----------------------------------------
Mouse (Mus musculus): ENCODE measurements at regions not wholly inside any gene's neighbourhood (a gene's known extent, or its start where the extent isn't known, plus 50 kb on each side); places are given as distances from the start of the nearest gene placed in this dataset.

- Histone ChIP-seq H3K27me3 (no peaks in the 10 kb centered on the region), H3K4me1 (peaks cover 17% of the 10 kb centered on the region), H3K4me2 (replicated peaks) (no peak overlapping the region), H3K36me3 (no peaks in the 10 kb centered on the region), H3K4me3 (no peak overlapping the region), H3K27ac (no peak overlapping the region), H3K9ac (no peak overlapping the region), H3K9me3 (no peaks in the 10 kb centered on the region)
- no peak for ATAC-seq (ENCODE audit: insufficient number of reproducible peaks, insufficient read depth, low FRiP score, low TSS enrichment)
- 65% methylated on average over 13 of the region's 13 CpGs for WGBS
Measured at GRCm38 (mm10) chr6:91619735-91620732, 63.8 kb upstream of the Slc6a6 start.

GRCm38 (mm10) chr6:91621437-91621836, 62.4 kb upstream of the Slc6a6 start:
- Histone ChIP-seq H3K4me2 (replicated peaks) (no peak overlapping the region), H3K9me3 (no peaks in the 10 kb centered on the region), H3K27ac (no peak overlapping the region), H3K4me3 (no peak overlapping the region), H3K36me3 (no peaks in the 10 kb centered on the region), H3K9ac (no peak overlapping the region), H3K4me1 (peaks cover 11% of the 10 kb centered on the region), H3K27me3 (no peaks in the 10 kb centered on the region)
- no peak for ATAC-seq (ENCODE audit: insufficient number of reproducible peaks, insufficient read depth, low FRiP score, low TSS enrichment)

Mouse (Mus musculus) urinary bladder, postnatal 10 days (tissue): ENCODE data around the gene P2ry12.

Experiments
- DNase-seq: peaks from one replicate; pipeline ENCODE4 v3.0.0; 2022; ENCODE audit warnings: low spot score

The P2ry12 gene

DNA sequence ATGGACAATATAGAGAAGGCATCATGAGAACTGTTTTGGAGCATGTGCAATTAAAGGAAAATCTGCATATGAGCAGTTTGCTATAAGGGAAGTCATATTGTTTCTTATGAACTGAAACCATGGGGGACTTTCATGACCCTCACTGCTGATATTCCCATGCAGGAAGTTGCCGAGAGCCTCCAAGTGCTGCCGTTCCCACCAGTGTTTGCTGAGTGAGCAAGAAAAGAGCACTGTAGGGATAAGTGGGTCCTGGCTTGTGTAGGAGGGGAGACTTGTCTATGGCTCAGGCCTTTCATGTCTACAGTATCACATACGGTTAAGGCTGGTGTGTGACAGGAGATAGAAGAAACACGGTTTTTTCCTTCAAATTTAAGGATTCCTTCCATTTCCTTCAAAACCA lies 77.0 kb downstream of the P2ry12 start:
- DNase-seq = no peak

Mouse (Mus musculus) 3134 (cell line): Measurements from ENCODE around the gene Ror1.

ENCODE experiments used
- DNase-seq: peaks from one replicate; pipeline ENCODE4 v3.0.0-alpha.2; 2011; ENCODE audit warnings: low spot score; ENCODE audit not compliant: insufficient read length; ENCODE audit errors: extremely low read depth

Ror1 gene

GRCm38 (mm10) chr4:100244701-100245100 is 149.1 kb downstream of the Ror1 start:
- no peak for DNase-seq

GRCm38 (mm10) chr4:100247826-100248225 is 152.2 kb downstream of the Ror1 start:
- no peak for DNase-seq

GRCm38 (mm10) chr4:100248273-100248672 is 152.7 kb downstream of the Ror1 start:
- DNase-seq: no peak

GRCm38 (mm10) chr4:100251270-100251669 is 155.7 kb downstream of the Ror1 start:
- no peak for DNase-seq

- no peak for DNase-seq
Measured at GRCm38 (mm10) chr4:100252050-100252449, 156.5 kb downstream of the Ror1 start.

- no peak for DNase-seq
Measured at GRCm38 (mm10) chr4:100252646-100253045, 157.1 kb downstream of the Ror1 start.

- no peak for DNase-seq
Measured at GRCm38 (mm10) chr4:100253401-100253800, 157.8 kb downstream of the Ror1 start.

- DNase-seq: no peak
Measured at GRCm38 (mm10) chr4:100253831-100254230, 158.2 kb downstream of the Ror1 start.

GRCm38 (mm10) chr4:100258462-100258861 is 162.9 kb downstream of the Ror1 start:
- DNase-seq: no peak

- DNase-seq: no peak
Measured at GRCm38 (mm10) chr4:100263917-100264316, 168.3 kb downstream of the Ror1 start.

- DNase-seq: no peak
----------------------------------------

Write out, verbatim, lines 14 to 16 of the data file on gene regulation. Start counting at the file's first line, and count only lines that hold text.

- DNase-seq = no peak

Mouse (Mus musculus) 3134 (cell line): Measurements from ENCODE around the gene Ror1.

ENCODE experiments used